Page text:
Clinical Characteristics for Families

KCNQ2-related disorders are associated with a spectrum of disorders ranging from self-limiting (familial) neonatal epilepsy at the mild end to neonatal epilepsy with developmental delay (developmental and epileptic encephalopathy) at the severe end. Neonatal seizures are the main features, but patients without neonatal seizures are described. The disease characteristics are mainly defined by the type of variant one has in KCNQ2, although some variability exists even among individuals carrying the same variant.

Self-limiting (familial) neonatal epilepsy (S(F)NE) is caused by mild loss of function variants (the potassium channel works less than normal) and is characterized by seizures starting between the first and eight day of life. Seizures have an asymmetric stiffening of the body (tonic), sometimes followed by jerking (clonic), and may occur multiple times a day. Changes in breathing pattern or hart rate are also described. Seizures generally disappear between the first and 15th month of life. Sodium-channel blockers are considered as first-line treatment and seizures are usually treatment-responsive. Brain imaging is mostly normal. Patients have a favorable long-term prognosis, and psychomotor development and clinical neurological examination are usually normal, although some patients with prolonged neonatal seizures, seizure recurrence later in life (10-15%), and variable degrees of learning disability have been described.

KCNQ2-Developmental and epileptic encephalopathy (KCNQ2-DEE) is the most common cause of neonatal epilepsy with moderate to severe developmental delay, and is caused by severe loss-of-function variants (the potassium channel works even less than seen in S(F)NE). Epilepsy emerges during the first week of life (often during the first 24 houres of life) with frequent seizures with a prominent stiffening of the body (tonic component) and with or without changes in breath pattern and hart rate, sometimes progressing to jerking (clonic). This stormy phase of tonic seizures associated to an abnormal EEG pattern lasts 2 to 15 weeks and usually gives place to a calmer period of more rare seizures and significant amelioration of the EEG. Despite this apparent positive evolution in terms of seizures, the developmental process is definitively altered and leads to a global neurological impairment. The vast majority of patients have language problems, autistic behavior, visual impairment, gastro-intestinal problems (f.e. gastrostomy tube dependent), and significant motor impairment. However, some individuals are able to walk independently and use a few words.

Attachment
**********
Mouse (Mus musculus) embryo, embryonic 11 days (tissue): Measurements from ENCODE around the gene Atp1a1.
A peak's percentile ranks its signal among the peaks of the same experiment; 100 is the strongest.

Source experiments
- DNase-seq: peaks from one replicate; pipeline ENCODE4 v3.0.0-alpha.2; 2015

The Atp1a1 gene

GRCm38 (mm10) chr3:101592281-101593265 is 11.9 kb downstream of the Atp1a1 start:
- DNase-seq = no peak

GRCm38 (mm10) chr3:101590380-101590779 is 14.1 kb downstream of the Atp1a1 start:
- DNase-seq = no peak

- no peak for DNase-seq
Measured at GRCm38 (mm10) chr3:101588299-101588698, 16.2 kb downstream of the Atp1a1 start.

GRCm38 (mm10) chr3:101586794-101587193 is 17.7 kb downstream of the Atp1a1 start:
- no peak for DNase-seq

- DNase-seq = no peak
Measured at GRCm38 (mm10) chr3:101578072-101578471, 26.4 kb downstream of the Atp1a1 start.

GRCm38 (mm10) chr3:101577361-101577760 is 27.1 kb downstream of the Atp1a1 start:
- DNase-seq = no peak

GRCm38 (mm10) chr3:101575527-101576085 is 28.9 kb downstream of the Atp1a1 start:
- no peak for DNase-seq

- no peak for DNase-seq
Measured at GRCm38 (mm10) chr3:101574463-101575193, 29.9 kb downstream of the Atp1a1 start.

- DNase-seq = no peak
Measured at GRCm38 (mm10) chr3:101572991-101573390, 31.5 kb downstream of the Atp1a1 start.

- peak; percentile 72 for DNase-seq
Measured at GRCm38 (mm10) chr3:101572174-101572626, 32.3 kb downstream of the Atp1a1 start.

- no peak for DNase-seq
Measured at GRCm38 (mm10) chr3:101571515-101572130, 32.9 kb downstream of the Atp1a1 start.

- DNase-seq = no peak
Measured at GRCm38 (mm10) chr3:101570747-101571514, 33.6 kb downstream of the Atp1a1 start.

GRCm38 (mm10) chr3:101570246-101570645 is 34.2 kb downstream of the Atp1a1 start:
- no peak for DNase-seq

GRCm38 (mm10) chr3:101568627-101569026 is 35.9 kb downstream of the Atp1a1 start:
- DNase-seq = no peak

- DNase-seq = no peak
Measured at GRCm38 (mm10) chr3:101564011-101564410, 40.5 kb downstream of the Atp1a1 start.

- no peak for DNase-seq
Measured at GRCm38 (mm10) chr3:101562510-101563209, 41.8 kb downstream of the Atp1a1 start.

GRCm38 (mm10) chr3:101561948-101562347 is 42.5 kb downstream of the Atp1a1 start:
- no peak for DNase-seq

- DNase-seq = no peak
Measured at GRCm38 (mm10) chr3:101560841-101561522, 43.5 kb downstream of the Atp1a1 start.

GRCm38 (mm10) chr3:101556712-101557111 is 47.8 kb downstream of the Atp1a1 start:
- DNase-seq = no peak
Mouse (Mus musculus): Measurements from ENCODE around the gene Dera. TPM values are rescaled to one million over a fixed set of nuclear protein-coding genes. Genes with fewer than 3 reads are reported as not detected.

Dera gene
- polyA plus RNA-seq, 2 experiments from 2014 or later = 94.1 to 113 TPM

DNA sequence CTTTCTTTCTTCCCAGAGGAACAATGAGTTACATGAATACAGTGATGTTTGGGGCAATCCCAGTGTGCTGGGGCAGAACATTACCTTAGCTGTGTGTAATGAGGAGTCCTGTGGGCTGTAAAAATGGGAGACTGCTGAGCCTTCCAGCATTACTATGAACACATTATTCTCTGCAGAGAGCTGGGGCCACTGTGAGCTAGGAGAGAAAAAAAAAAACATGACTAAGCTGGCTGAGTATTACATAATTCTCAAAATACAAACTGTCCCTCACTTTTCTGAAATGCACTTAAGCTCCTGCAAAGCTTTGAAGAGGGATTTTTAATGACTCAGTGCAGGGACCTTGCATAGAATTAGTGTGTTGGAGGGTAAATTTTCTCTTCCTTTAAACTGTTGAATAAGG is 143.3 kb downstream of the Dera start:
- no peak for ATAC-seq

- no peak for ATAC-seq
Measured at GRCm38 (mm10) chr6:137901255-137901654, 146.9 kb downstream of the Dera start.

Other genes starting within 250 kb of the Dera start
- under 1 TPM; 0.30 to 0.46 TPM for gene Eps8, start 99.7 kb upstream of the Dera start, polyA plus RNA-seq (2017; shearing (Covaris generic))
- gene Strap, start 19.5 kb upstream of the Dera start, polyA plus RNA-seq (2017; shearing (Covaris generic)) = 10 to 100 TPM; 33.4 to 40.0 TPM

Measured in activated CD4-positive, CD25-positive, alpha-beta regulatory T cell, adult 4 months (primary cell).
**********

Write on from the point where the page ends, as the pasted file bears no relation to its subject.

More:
KCNQ-encephalopathy without neonatal epilepsy is mostly associated with gain-of function variants (potassium channel is open more than it should be). Patients have developmental delay and variable degree of intellectual disability with or without autistic features. Intellectual disability ranges from profound impairment with respiratory distress to moderate impairment. Although most patients have epileptic disturbances on (sleep-)EEG, seizures are not always present, and if they occur, start after the neonatal period.

Some patients carrying KCNQ2 gain-of-function variants (mainly R201C, R201H, and V175L variants) present with non-epileptic irregular involuntary contraction of a muscle (myoclonus), respiratory distress, and altered pattern on EEG. They have prominent developmental delay and low muscle tone at birth. The non-epileptic myoclonus is triggered by tactile or acoustic stimuli. Some patients develop infantile spasms.

Other patients carrying KCNQ2 gain-of-function variants (mainly R198Q variants) have a normal start but present with infantile spasms between 4 and 6 months of age. Subsequently, developmental delay and intellectual disability manifest.

Myokymia (muscle twitching) is rarely associated with KCNQ2-related disorders, and presents at adolescent or adult age of some individuals that often had a history of neonatal seizures.